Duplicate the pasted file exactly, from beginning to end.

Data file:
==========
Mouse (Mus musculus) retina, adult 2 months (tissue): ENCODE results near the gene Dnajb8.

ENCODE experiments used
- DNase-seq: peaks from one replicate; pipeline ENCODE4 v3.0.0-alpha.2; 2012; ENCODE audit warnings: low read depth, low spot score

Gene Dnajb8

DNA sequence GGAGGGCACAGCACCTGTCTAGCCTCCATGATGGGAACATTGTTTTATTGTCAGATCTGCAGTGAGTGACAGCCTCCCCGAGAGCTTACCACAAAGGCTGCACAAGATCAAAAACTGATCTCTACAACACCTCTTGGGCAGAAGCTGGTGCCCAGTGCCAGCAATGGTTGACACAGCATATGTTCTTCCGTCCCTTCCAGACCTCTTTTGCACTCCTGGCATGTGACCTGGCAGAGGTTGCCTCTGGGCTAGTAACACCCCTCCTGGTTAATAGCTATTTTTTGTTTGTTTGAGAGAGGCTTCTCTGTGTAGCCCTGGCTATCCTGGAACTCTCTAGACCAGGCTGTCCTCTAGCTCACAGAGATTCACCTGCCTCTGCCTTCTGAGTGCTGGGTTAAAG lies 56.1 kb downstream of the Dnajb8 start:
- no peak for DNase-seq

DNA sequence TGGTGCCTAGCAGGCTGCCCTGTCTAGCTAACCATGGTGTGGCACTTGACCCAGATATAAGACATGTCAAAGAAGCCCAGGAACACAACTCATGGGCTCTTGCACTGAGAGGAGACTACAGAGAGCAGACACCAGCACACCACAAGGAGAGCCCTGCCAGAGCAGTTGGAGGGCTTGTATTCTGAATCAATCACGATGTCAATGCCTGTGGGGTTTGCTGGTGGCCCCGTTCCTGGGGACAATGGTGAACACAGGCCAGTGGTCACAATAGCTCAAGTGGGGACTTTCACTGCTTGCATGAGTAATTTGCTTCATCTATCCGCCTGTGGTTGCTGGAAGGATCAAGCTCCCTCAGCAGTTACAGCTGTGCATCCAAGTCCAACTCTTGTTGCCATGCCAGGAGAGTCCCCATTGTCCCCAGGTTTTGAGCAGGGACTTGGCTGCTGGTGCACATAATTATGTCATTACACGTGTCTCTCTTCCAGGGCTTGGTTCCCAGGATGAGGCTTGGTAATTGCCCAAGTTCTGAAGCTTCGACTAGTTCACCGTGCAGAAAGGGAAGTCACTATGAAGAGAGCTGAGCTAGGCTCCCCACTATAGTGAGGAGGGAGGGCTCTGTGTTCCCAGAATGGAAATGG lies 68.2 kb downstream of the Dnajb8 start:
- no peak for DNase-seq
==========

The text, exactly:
Mouse (Mus musculus) retina, adult 2 months (tissue): ENCODE results near the gene Dnajb8.

ENCODE experiments used
- DNase-seq: peaks from one replicate; pipeline ENCODE4 v3.0.0-alpha.2; 2012; ENCODE audit warnings: low read depth, low spot score

Gene Dnajb8

DNA sequence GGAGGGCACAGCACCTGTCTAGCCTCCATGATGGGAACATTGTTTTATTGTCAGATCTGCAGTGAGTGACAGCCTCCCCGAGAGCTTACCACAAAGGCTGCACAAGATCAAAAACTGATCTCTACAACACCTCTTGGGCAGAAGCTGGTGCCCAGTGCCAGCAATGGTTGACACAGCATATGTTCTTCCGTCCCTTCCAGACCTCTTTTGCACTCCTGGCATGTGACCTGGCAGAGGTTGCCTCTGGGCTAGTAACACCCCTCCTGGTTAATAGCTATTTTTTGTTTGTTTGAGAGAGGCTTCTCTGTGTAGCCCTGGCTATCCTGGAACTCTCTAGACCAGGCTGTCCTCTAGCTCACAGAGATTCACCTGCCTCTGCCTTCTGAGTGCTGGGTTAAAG lies 56.1 kb downstream of the Dnajb8 start:
- no peak for DNase-seq

DNA sequence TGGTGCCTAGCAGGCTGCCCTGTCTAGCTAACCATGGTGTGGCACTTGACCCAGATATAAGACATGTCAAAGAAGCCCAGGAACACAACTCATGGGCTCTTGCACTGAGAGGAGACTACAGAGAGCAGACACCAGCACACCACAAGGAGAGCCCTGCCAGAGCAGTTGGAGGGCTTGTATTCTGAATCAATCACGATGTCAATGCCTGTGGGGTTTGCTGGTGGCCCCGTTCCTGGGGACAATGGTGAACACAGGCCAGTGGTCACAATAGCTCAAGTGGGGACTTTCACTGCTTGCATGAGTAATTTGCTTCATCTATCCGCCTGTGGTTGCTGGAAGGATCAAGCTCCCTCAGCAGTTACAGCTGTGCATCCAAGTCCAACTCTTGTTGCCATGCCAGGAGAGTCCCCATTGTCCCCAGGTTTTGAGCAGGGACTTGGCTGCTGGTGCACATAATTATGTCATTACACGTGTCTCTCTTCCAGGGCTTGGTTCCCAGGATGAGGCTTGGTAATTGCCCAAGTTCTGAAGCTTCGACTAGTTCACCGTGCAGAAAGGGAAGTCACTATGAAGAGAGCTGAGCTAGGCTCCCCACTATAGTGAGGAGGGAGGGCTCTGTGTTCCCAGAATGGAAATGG lies 68.2 kb downstream of the Dnajb8 start:
- no peak for DNase-seq